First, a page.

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Fitch says Brexit to pile pressure on Europe government ratings
[LONDON] The UK's credit-rating cut after voting to leave the European Union may be the first in a run of sovereign downgrades in the bloc if fiscal prudence takes a back seat to tackling political instability across the continent, Fitch Ratings said in a report.
When Fitch cut Britain's rating to AA from AA+ in June, the country became one of 15 sovereign debtors demoted in the first half. With 22 nations from Japan to Angola carrying a negative outlook, it's "likely" the total number of cuts this year will exceed the record 20 downgrades in 2011, according to an e- mailed report on Thursday.
Most of the reductions this year hit emerging-market countries still reeling from the impact of weakening commodity markets through 2014 and 2015 on their financial health. But the UK vote, by triggering economic and political instability across the EU, risks distracting governments from putting their finances in order. This may eventually contribute to deteriorating credit outlooks, Fitch said.
"Europe's political backdrop could have negative implications for sovereign ratings, as fiscal consolidation may drop further down the list of policy priorities," Fitch said.
For a quick take on how the UK might leave the EU, click here The more immediate threat of further downgrades applies to commodity-dependent developing countries. More than half the cuts in the first half of 2016 and 10 out of 22 countries assigned negative outlooks are in the Middle East and Africa.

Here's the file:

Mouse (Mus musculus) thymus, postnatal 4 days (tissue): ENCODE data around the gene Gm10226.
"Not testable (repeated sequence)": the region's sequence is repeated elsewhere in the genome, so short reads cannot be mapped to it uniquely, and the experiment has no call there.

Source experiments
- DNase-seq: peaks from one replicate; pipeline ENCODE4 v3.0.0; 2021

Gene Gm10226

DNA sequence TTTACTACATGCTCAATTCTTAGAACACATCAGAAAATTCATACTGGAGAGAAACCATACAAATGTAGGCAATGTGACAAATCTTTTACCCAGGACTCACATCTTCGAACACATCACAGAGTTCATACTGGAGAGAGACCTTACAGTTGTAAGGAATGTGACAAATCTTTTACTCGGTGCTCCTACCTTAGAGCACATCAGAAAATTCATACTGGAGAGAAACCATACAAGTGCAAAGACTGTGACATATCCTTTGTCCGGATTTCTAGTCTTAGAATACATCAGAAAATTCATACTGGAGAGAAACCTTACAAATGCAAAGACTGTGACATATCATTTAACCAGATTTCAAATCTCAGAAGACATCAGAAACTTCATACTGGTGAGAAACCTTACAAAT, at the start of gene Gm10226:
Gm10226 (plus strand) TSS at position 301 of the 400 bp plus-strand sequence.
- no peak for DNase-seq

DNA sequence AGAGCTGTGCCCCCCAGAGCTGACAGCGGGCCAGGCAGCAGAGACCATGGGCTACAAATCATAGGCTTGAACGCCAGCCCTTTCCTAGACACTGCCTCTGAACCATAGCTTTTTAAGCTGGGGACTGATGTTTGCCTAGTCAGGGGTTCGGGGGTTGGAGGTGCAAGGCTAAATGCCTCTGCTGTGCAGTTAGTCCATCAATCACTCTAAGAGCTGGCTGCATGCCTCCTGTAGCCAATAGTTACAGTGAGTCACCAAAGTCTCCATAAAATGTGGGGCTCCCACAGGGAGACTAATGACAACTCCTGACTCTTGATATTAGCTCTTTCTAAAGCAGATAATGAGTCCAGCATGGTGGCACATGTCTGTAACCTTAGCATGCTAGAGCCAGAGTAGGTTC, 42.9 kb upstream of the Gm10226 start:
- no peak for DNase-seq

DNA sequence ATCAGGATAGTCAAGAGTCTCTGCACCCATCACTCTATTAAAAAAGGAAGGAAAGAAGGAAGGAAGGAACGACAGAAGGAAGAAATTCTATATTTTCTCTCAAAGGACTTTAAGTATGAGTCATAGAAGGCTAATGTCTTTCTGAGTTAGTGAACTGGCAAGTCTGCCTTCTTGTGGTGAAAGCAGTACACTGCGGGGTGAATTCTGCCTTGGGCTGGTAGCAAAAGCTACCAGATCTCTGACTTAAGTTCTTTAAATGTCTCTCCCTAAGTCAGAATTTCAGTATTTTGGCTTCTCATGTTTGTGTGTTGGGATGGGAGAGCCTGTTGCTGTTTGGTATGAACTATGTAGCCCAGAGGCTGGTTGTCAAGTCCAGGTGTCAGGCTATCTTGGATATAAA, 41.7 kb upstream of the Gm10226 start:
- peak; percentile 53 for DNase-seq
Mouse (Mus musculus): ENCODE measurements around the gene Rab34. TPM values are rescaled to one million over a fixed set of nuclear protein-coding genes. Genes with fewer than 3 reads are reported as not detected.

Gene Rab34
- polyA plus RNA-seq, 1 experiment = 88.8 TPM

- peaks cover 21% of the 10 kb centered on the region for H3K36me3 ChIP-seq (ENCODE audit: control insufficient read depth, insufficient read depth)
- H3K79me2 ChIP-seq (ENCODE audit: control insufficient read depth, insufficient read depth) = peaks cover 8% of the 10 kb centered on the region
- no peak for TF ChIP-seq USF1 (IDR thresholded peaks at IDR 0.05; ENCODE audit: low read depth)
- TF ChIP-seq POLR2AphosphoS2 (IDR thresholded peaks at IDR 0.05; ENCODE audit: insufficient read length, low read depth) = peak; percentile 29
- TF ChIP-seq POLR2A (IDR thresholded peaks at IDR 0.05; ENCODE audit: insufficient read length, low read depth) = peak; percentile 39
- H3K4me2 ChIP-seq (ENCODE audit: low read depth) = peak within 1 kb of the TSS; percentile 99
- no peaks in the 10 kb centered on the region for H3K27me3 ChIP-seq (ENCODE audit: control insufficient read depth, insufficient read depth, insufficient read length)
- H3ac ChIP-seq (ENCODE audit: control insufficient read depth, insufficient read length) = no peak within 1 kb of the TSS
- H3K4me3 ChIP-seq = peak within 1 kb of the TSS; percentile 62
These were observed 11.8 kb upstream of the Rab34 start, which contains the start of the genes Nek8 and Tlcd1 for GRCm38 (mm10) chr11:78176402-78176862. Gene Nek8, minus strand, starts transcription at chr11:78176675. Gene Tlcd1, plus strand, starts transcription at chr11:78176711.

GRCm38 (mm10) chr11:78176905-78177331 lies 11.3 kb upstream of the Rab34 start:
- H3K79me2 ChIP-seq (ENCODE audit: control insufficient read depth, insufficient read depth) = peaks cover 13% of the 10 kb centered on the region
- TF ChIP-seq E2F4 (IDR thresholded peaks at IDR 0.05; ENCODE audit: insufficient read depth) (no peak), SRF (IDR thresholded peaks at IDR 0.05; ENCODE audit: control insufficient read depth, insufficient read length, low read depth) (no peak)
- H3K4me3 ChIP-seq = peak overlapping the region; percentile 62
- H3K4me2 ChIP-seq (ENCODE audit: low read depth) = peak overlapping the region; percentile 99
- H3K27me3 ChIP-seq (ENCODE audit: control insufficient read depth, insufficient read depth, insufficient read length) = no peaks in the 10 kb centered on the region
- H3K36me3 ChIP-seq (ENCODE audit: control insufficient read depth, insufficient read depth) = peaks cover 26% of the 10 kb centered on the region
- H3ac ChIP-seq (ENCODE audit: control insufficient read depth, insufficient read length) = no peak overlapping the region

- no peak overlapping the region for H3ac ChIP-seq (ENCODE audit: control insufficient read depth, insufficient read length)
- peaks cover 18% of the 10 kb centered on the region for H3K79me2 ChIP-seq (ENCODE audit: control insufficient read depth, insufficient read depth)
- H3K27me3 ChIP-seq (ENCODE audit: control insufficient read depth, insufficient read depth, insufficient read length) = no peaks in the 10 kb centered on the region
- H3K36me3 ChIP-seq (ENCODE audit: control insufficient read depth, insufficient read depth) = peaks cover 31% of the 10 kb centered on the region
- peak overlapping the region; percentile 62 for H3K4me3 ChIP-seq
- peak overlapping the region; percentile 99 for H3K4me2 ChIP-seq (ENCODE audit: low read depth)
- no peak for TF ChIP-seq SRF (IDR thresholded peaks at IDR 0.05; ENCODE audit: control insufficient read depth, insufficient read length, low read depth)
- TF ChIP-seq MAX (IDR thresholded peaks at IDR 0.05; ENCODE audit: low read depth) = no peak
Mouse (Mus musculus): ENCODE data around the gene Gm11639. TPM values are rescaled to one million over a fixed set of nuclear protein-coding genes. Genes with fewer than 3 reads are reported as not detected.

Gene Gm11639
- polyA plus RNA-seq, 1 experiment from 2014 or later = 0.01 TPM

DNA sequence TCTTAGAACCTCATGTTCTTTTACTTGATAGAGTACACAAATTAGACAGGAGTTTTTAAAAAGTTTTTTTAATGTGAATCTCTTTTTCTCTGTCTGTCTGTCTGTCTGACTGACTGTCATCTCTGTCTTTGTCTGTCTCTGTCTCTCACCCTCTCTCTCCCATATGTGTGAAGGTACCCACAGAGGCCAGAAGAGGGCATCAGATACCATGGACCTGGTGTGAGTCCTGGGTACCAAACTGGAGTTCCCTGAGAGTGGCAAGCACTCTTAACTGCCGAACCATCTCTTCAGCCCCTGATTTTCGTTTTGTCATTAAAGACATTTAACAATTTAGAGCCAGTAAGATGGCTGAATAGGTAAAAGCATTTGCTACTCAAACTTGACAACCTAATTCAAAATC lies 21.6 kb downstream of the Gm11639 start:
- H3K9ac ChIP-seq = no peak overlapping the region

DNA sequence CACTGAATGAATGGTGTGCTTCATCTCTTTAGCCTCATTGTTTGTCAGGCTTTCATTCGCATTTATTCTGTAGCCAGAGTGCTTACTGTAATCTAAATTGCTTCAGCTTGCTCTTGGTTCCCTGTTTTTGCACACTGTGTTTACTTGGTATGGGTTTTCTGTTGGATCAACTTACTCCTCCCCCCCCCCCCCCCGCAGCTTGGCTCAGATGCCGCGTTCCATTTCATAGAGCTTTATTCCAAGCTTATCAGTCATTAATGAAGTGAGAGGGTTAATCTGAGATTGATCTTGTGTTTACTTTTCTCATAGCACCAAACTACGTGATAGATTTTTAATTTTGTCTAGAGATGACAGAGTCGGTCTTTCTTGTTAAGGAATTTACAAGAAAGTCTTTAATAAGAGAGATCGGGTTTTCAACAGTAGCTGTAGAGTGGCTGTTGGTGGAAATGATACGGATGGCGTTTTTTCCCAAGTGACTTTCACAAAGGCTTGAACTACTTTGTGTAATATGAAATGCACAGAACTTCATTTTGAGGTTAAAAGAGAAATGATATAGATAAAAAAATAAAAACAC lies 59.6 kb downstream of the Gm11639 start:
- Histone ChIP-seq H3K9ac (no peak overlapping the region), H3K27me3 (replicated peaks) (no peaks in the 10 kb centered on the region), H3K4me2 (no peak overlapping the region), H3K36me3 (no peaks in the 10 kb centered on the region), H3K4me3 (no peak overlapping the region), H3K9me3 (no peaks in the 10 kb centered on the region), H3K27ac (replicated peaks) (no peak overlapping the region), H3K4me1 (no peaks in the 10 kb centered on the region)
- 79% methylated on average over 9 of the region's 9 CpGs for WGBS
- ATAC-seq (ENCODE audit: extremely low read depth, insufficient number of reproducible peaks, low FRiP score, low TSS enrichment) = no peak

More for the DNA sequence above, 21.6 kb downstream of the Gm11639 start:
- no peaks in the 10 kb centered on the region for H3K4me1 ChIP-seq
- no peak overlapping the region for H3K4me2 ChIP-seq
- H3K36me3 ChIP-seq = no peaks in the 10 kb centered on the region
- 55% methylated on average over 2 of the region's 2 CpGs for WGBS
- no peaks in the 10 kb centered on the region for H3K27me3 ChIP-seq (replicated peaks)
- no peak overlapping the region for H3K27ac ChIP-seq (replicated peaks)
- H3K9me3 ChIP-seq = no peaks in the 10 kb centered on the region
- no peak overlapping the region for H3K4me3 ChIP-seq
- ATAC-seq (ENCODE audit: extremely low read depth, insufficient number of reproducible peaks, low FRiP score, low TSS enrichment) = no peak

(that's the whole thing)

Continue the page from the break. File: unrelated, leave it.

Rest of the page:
Further ahead, with elections due in France and Germany next year, a referendum in Italy on constitutional reform scheduled for October and "ongoing government formation" in Spain following inconclusive polls, threats to political stability abound. A weaker UK economy will sap import demand from the bloc, while its exit negotiations with the EU are likely to be "complicated" and drawn-out.
"The UK aside, we do not anticipate negative rating actions in the near term as a result of the referendum," according to the report. Still, the build-up of political and economic headaches across the EU is "credit negative over the medium, long-term."